"All Gaul is divided into three parts, one of which the Belgae inhabit, the Aquitani another, the third, those who in their own language are called Celts, and in ours, Gauls. All these differ from each other in language, customs and laws. The river Garonne separates the Gauls from the Aquitani; the Marne and the Seine separate them from the Belgae...".
Opening with these words his Commentaries on the Gallic Wars, the Roman commander Julius Caesar sets the stage for both his classic military account of the wars of 58-50 BC, and his description of the Celtic peoples of Gaul, which remains the primary source for the 1st century BC. Modern historians and archaologists have subdivided the region of the Gauls into Armorican, Central, and Eastern areas. (Note that Caesar uses the terms "Gauls" and "Celts" as synonyms.) At the time Caesar wrote, the Romanized region of Gaul included Cisalpine Gaul (near the Alps) and Transalpine Gaul (across the Alps), the latter also known as the Roman Province (today's Provence in southeast France).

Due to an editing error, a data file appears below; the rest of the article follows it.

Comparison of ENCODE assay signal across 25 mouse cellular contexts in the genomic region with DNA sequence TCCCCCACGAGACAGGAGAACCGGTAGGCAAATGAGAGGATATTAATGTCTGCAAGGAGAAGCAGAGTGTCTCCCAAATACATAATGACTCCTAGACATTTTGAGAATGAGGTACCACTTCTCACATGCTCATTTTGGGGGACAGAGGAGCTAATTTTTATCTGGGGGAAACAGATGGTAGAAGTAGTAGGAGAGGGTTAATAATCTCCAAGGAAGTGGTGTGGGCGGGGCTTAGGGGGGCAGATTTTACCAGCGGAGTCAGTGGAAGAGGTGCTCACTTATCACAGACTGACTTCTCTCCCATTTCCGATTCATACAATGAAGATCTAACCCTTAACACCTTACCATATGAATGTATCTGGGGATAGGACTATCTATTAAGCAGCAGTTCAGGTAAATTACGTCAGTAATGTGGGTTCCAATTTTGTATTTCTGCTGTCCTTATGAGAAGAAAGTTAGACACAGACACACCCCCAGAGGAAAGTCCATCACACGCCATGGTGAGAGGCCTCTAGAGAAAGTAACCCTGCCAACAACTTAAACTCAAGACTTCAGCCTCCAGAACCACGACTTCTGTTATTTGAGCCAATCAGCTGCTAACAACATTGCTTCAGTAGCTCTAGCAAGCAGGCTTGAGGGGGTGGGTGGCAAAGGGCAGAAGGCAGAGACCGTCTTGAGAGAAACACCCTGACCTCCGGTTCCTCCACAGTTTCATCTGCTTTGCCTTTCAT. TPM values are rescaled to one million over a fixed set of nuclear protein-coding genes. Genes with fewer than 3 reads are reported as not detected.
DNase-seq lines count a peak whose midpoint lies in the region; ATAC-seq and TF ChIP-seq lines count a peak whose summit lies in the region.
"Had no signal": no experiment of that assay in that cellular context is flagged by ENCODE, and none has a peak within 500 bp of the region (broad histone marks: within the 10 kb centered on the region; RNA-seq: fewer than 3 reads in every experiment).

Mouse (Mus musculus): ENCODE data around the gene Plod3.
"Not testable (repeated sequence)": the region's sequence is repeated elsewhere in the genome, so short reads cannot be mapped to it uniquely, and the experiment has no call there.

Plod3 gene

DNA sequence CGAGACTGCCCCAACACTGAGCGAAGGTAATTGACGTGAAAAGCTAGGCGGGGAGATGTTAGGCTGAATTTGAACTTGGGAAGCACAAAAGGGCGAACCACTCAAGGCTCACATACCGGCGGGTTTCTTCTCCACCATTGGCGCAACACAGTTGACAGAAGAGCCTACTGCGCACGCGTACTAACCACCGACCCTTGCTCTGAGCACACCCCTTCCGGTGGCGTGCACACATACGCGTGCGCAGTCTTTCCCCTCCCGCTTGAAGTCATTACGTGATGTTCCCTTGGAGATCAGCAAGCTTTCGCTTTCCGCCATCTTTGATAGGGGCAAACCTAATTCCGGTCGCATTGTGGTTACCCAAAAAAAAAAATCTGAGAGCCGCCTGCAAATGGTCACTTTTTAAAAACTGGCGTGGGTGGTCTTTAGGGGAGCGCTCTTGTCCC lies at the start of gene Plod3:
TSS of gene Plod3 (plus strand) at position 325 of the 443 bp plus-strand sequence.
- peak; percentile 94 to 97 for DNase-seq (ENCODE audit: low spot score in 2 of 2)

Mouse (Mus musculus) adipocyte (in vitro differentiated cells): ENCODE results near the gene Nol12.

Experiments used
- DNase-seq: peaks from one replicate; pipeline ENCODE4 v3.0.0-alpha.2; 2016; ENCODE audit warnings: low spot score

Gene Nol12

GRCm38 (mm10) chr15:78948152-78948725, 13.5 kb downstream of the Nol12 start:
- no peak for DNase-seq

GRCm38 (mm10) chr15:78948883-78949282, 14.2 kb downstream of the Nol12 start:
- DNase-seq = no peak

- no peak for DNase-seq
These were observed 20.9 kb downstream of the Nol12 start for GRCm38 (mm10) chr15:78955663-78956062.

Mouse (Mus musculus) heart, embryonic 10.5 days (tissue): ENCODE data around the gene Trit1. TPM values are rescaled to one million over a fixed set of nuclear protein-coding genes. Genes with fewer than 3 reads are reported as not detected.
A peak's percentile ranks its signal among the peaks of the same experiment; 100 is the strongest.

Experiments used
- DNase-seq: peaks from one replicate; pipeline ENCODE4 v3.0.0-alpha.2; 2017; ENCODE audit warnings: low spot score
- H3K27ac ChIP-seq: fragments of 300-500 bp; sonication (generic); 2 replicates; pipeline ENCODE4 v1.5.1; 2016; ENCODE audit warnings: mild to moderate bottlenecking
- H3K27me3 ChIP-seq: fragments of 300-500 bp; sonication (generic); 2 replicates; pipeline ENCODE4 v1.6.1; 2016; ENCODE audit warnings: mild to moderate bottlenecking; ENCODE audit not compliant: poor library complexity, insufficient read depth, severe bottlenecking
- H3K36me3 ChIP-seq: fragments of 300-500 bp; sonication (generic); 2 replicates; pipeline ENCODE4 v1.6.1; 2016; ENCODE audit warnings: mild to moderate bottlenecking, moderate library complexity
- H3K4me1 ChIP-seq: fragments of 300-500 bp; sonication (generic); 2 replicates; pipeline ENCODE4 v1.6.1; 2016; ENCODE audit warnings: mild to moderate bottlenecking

[Fig.1: The three regions of Gaul described by Caesar.]
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